The next morning I boarded the ferry across the San Juan de Fuca straight and into Canada. I had done some reasearch and it seemed that I was most likely to get into Canada by ferry and if I hitched in at a land crossing I may get denied entry. Unfortunately it was the middle of the week and the other people on the ferry were mostly retired. With my large pack, I stood out like a sore thumb.

A 90 minute boatride later and I was in Canada. I nervously awaited my turn at customs and when it came I tried to be as vague as possible in my responses to questions. I knew this was a turning point in my trip, if I got rejected, I’d have to head home. The customs women was less then thrilled with my vague answers and pressed me for specifics I did not have. What hotel was I staying at? How did I hear about BC? Where was I going to see? on and on and on. Of course I could not tell her that I would be sleeping on the side of the road and planned to hitch to Alaska, so I told her I wanted to see Vancouver. Finally after I told her I had a job to go back to in the states in June, and school in August she reluctantly waived me through.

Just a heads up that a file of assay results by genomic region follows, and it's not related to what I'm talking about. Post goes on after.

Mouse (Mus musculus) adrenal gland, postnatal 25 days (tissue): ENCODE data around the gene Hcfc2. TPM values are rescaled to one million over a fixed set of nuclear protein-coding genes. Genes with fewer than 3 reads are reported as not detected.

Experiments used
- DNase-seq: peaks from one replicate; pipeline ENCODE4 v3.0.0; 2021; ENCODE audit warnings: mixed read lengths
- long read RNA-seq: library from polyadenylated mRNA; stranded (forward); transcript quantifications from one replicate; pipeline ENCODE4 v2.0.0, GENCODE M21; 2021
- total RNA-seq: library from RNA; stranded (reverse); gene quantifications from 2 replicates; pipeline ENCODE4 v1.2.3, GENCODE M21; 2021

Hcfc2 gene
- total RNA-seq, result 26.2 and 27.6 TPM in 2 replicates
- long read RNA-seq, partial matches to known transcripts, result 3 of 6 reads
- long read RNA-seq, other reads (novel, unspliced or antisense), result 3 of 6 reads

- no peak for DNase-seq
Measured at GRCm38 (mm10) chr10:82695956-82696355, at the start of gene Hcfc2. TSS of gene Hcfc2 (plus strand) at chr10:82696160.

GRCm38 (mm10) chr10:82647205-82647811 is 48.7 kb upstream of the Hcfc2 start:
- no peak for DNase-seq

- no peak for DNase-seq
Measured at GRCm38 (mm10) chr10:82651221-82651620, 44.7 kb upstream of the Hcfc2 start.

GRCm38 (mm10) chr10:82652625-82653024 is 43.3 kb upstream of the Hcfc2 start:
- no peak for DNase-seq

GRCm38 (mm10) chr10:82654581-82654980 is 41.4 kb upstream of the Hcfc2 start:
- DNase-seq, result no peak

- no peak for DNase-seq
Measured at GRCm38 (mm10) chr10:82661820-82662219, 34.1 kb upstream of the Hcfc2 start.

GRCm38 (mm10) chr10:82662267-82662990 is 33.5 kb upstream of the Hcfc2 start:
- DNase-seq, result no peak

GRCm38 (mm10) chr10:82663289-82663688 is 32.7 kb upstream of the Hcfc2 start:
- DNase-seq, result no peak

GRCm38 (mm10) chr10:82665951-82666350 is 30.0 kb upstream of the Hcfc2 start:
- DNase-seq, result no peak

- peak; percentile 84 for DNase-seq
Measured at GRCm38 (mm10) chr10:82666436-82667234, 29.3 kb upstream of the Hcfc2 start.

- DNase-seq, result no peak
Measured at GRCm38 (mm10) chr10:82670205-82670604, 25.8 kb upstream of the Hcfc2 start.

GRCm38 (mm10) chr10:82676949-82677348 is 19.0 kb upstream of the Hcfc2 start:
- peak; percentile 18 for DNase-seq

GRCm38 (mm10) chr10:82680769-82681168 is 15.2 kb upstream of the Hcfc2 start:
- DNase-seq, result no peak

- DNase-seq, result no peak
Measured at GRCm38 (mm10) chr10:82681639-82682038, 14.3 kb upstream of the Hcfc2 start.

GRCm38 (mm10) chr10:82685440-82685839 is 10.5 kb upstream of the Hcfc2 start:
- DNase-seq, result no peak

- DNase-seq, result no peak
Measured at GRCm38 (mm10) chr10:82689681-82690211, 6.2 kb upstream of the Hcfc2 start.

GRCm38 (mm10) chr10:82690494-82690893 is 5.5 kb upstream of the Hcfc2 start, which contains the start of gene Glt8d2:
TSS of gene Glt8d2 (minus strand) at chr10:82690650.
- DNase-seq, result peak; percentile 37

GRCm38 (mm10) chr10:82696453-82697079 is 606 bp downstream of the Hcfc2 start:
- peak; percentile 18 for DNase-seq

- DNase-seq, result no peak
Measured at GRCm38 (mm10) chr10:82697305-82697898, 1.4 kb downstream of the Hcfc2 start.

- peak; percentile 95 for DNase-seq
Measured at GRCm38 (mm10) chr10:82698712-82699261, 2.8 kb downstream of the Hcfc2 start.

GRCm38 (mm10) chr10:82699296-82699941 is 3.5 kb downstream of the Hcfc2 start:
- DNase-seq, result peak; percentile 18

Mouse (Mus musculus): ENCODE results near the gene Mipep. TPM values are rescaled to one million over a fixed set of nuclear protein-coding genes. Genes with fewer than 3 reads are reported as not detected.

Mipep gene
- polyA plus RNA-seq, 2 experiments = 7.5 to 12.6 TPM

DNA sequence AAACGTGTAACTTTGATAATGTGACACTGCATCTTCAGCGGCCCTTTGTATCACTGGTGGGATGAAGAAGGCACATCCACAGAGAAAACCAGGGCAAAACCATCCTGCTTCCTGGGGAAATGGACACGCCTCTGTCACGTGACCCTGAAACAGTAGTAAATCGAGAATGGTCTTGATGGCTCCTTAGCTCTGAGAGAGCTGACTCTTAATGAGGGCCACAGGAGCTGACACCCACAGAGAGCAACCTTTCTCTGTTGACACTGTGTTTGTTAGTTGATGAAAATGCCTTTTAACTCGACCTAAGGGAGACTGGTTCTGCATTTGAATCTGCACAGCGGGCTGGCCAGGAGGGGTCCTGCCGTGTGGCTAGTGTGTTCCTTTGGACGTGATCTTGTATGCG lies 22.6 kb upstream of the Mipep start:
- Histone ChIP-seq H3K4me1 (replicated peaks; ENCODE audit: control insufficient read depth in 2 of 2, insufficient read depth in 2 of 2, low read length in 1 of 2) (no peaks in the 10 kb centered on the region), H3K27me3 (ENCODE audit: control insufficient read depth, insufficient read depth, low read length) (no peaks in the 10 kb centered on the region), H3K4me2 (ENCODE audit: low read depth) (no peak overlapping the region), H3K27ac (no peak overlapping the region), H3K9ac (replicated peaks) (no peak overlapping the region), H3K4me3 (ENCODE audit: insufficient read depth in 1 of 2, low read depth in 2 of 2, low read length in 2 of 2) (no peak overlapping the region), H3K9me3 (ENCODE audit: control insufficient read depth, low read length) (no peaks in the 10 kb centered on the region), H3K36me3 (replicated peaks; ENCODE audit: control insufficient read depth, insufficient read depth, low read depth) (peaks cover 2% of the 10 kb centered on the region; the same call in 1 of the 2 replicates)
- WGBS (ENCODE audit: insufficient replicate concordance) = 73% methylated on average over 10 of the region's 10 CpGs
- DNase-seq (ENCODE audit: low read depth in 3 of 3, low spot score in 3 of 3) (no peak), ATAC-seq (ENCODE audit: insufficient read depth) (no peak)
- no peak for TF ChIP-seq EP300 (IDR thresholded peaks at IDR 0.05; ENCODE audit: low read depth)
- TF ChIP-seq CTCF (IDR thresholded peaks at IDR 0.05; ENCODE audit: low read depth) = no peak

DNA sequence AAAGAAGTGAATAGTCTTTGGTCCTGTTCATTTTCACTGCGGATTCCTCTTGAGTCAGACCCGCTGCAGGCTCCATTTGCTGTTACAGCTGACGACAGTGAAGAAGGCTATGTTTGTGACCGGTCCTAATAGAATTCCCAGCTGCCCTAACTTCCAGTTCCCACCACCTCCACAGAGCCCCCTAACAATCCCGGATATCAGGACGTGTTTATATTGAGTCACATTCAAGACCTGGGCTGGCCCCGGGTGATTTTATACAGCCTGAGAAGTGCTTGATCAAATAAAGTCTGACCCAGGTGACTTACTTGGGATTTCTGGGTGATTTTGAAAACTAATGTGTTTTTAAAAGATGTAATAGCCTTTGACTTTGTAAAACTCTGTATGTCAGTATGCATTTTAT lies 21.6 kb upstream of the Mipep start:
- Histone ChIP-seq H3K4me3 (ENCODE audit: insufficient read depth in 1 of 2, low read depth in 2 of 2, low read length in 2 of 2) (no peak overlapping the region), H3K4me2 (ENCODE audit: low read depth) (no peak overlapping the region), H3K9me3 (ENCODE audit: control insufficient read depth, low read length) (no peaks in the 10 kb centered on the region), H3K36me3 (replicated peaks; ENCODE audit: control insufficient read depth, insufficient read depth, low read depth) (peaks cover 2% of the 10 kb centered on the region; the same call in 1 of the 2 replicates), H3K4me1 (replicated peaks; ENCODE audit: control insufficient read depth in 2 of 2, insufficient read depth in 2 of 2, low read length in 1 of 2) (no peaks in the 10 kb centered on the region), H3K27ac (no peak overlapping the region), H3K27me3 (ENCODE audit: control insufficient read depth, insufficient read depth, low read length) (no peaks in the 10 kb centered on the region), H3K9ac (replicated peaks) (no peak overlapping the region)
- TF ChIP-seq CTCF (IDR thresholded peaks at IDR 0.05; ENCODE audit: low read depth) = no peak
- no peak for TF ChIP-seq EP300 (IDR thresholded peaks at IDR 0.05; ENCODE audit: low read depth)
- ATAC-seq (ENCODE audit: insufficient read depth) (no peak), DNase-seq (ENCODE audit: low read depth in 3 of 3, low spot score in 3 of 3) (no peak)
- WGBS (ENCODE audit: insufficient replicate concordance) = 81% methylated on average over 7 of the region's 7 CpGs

Canada was very different from the United States which I did not expect. I expected Victoria to be a small town but it felt like a big city. My phone no longer had reception and the money was different. But most importantly the people were much more willing to pick up hitchhikers. I took a bus and a ferry to get to mainland Canada and I got 5 rides after 4pm through Squamish Pemberton and Whistler. One time I got a ride 4 seconds after sticking my thumb out. While I was starting to grow tired of the emotional roller coaster that hitchhiking was in the United States, I now felt a lot better about my chances of making it to Alaska. When people asked where I was going instead of cautiously telling them I was going as far north as I could get I began to boldly declare Alaska.